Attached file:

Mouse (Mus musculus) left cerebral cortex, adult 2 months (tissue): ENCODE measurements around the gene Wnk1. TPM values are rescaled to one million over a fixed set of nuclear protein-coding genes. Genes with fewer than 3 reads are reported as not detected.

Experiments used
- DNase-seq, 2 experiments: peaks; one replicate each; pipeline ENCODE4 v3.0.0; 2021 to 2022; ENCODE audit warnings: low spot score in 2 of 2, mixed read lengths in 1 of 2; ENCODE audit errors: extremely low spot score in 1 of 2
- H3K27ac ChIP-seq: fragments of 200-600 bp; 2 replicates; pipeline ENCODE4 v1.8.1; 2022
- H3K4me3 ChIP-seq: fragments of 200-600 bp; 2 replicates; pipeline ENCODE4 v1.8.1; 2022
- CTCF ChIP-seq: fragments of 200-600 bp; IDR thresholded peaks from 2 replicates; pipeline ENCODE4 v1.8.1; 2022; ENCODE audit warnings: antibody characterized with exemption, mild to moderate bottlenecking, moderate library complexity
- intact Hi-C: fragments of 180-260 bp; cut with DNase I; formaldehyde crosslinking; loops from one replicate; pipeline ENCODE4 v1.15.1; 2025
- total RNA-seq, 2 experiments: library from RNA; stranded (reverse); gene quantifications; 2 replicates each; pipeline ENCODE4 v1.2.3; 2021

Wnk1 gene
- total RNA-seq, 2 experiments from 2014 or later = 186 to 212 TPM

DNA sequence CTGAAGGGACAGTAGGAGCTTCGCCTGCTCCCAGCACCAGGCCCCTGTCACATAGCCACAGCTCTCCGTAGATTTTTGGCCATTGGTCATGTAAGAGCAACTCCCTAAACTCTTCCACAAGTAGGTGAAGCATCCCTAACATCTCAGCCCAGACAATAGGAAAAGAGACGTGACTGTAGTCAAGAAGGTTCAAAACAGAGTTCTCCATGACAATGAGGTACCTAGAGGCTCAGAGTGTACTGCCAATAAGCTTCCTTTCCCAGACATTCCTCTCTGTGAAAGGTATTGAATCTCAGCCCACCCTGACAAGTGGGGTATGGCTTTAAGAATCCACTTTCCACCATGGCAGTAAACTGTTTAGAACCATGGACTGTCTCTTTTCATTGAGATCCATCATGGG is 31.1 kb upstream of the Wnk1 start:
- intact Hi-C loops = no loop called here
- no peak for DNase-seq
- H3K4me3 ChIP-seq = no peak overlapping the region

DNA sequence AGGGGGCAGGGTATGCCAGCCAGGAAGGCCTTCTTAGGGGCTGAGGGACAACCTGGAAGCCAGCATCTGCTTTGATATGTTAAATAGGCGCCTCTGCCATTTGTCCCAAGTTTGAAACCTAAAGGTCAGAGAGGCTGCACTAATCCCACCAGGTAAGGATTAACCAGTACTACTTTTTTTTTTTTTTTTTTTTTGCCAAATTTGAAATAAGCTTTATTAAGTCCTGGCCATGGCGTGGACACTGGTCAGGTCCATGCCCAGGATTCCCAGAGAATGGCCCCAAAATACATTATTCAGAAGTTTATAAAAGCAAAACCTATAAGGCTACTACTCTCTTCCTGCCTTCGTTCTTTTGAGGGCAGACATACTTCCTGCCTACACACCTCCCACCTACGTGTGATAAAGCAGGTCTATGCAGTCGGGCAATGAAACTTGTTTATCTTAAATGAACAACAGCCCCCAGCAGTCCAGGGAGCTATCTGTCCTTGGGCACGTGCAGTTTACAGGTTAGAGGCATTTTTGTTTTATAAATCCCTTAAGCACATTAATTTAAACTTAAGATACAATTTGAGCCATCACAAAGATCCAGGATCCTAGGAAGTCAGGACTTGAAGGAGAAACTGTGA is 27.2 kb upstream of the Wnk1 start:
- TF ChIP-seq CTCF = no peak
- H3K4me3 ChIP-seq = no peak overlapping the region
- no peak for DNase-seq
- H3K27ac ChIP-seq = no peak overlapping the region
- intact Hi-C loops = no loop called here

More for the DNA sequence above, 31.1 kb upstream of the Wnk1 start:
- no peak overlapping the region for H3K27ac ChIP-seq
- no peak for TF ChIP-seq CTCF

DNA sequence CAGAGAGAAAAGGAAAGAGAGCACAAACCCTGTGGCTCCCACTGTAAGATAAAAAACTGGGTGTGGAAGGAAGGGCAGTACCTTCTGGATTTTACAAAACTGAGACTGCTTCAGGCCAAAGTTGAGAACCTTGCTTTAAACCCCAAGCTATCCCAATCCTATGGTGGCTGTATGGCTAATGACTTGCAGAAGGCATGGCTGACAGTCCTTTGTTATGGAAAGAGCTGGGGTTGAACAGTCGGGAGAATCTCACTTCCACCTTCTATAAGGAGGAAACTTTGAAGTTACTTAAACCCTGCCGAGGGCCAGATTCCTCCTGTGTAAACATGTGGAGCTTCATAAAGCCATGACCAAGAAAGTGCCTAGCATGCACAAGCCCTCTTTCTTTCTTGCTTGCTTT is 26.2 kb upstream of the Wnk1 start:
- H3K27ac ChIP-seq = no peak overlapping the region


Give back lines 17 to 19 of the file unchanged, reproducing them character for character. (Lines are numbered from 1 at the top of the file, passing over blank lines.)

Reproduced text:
- H3K4me3 ChIP-seq = no peak overlapping the region
- no peak for DNase-seq
- H3K27ac ChIP-seq = no peak overlapping the region